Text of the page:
While it’s better for the Eagles to go undefeated against the region and earn a No. 1 seed, McCrary knows there’s competition in 2A beyond Region 6, and if they want to win a state championship, they’ll need to be ready for it. That’s why he continues to sprinkle non-region opponents into the schedule, all the way up to the region tournament.
The Eagles’ regular season finale is Feb. 4 at Tucker, ranked No. 10 in 5A.
“We asked to have the site changed to Tucker, too,” McCrary said. “We want to see how our kids respond to a hostile environment right before the playoffs.”
To prepare his teams for the postseason, McCray puts them in a number of different environments. Since 2010, the Eagles have opened the season in Freeport, Bahamas competing in the Tabernacle Baptist Thanksgiving Tournament, and this season they went 4-0 to take home the championship trophy. They earned an invite due to perennial success under McCrary, and by regularly competing in the Arby’s Classic in Bristol, Tenn., an event Bahamian teams regularly travel to.
The purpose of trip, McCrary said, is to show his players that basketball can open doors for them around the world.
“We want to give them the opportunity to see what it’s like in a different country,” McCrary said. “I want them to see where basketball can take them. If you use the game of basketball and take care of your academics, basketball can take you all over the world. They can experience different cultures while still playing a game they love. Sometimes, it opens their eyes. A lot of times here in the States, education is taken for granted, and some students don’t apply themselves. In the Bahamas, our players saw how they valued education, and it opened up their eyes a little bit.”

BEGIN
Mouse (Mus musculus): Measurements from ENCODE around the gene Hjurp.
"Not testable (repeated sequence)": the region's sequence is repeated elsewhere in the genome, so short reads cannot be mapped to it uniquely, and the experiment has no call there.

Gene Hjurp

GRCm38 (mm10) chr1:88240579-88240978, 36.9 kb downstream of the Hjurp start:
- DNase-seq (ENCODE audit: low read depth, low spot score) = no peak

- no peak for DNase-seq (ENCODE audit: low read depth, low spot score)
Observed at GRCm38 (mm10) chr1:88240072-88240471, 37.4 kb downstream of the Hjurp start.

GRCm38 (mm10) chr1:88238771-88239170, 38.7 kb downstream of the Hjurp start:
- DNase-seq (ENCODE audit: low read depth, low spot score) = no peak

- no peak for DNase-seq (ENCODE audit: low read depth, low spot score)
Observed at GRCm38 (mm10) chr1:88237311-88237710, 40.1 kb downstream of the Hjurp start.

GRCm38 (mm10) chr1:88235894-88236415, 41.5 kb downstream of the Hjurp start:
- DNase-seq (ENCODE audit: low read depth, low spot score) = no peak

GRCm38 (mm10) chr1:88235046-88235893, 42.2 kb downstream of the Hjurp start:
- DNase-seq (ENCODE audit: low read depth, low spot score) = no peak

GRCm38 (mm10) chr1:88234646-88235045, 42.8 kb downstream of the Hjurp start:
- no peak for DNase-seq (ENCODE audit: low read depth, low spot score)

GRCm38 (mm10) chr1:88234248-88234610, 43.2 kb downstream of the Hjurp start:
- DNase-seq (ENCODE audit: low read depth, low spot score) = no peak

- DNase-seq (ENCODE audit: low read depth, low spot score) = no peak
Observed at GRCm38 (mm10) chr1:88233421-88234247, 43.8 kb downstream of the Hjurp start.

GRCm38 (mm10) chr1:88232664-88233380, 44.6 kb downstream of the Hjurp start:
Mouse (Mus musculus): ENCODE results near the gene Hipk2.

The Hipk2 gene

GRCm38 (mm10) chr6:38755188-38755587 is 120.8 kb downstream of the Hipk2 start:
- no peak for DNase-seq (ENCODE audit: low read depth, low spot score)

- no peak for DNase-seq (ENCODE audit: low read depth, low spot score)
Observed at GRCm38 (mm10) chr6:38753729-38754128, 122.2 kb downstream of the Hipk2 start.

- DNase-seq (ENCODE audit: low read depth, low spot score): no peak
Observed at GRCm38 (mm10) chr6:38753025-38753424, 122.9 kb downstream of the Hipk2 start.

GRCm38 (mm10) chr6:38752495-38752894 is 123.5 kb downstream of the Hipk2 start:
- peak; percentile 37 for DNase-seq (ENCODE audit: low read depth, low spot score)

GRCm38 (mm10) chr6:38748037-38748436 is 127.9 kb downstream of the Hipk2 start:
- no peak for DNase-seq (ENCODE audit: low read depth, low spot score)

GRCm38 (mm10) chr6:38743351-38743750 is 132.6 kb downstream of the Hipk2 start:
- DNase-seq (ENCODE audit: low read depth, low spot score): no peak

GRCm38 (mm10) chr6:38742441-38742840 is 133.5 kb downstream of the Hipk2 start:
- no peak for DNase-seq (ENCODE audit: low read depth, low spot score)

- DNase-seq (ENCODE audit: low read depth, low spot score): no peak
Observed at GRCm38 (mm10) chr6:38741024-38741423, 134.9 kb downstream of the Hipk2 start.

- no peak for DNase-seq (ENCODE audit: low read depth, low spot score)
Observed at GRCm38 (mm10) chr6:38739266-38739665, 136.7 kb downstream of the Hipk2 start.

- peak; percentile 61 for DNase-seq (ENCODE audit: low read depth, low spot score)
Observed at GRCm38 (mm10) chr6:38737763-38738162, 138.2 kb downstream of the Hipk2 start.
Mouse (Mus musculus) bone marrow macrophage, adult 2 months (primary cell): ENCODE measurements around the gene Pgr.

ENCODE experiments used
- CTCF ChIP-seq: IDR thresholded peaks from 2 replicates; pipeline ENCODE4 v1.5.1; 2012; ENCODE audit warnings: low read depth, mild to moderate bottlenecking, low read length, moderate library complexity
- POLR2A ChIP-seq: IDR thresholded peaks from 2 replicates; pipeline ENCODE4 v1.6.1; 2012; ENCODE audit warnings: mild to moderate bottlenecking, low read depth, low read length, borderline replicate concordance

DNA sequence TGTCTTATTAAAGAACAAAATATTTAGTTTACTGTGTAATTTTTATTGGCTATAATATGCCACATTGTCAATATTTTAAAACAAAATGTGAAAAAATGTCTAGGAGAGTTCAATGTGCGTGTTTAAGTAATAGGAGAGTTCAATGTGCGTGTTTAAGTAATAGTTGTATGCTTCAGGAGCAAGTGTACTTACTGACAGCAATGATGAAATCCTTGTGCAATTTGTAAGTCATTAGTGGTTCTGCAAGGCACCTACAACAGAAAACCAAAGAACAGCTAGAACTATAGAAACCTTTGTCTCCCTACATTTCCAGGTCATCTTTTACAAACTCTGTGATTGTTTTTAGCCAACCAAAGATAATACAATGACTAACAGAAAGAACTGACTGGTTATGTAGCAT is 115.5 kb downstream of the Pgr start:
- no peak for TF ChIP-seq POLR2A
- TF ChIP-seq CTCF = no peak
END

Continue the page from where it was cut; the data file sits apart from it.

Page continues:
After the Bahamas, on Nov. 29 the Eagles beat 4A’s Miller Grove, a traditional power limping to a 10-7 record. On Dec. 12 in a cross-classification game, they beat No. 10 Washington 67-54. On Dec. 29 they got a 45-30 win over Plainview, ranked No. 2 in Alabama’s 3A.
Plainview is a team that stood out to McCrary, and that game is one the Eagles could draw from in the playoffs, an environment where some underdogs thrive.
“They don’t have the best talent, but talk about a team,” McCrary said. “They play hard, and they can all shoot the basketball. They live and die by the 3. They’ll dribble-drive you to death and if you can’t defend it, they’ll plaster you.”
The Eagles are hoping to go beyond last year’s second-round exit. They reached the 2A finals in 2021 and the 5A quarters in 2020. They have at least one win against every opponent they’ve played, yet their potential can’t be realized until the postseason.
McCrary, who guided the Eagles to five state titles between 2006-2012, won’t be the one to count this year’s team out from contention.
“We’ve got great potential and I can’t take that away from us or deny that, because our record says otherwise,” McCrary said. “But if we can lock in a little more and continue to play as one unit, communicate and do what is expected, we can make a little noise in the playoffs. I’m not going to deny that.”